Yeah, why wouldn’t we? Well, for starters, because it’s bullshit(please pardon my vulgarity). Even in heavy Democratic districts(we don’t have Democrats in Montana, or so I’m told), the instance of voter fraud is single digits or less. The odds of neighbor Dave cheating at the weekly Friday night poker game are, generally speaking, higher than the odds of voter fraud in a given precinct. It really is that non-existent. But Montanans wouldn’t know that, we don’t have that problem. But we’re told we do…

So why does our Secretary of State, why does our President, claim it’s such an issue? Real Montanans would hate to be manipulated like that. Real Montanans would absolutely hate the idea that members of our government would be lying to us in order to take away the rights of us Citizens. Right?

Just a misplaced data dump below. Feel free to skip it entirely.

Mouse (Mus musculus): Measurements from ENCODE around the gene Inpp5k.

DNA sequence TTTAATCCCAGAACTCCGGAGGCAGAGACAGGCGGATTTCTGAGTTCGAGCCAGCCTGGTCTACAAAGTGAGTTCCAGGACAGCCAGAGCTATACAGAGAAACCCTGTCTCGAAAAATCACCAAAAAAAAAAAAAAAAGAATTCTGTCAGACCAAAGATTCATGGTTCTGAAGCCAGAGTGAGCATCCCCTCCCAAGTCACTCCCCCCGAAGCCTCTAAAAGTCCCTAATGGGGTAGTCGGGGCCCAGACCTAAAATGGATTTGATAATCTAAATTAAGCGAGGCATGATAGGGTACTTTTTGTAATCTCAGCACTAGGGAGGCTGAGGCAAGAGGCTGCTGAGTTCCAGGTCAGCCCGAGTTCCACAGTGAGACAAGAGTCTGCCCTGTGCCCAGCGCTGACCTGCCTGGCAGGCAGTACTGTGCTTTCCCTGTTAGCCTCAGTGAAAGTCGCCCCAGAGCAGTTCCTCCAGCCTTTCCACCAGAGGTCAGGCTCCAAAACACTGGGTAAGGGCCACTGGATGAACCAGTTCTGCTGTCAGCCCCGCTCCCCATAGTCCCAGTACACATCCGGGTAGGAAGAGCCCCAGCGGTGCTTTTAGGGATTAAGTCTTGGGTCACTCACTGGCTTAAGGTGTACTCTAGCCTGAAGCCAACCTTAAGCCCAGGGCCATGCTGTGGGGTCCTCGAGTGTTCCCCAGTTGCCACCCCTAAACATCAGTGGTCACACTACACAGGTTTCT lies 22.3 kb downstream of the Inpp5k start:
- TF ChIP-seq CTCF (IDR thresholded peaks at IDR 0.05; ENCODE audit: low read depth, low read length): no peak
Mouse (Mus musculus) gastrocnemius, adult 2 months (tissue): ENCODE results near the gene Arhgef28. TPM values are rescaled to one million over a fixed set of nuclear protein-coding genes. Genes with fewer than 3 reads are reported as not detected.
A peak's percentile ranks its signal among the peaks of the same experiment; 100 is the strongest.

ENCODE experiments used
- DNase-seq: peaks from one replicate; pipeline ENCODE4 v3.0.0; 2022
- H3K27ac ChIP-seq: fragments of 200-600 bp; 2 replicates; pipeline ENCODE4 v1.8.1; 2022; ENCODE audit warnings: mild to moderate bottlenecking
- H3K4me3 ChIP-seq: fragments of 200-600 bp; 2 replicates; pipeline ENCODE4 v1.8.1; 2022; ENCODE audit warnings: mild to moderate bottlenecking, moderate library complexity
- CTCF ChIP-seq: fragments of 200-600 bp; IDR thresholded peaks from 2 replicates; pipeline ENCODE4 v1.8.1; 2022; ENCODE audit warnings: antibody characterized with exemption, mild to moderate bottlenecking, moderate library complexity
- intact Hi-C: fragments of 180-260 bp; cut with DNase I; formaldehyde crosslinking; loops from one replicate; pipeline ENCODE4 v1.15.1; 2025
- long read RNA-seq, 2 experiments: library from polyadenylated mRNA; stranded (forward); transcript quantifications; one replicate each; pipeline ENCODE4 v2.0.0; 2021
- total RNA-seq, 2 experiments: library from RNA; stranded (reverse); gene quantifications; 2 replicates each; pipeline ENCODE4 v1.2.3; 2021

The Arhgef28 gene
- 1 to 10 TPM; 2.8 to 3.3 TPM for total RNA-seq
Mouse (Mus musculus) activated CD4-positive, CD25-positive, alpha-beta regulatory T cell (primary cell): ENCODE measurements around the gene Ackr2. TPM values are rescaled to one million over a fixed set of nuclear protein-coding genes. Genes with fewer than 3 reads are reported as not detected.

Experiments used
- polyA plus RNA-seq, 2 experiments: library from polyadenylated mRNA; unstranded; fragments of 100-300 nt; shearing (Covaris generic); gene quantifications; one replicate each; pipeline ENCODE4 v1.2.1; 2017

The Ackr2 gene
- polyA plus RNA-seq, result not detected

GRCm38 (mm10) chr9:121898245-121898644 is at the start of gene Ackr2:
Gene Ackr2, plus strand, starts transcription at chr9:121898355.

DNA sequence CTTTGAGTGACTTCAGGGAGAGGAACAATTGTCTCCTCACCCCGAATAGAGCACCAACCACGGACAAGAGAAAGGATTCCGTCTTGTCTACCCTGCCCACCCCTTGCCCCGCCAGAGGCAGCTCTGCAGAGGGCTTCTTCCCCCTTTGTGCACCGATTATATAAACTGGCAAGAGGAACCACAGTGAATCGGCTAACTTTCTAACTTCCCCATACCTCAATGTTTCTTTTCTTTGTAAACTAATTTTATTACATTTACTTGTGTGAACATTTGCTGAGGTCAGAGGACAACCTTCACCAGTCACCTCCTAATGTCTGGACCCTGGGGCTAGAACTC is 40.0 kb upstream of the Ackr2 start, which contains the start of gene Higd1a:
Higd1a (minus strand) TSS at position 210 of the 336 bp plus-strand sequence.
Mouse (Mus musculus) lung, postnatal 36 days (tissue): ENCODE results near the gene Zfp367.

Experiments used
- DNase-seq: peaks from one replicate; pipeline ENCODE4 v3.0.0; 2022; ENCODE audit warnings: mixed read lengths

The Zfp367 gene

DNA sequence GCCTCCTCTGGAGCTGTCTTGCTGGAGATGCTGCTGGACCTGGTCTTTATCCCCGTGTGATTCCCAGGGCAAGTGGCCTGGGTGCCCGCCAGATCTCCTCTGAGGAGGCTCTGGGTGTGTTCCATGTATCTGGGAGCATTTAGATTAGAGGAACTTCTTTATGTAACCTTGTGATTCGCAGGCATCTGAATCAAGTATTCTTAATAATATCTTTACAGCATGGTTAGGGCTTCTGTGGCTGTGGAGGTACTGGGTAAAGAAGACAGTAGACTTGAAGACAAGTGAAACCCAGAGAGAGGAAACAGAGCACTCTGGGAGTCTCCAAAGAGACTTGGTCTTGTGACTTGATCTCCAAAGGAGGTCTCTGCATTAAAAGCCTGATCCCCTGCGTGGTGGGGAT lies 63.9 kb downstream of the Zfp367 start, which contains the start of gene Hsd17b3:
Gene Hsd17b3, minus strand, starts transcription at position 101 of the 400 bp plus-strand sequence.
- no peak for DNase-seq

“I’m just presenting an alternative point of view.” or “I just want to provide the other side of the equation.”

You’ve probably seen that more than once lately. We’re a pretty divided nation right now, so unless you’re 100% integrated into an echo chamber, I’m sure a FB friend has probably used that line when presenting an “alternative view point”.

Some people like to call it, “Playing the Devil’s Advocate.” On the surface, it’s a rational appeal. Consider other view points, approach a problem from a different perspective. It makes sense, doesn’t it? I know it does to me. I actively pursue those other view points.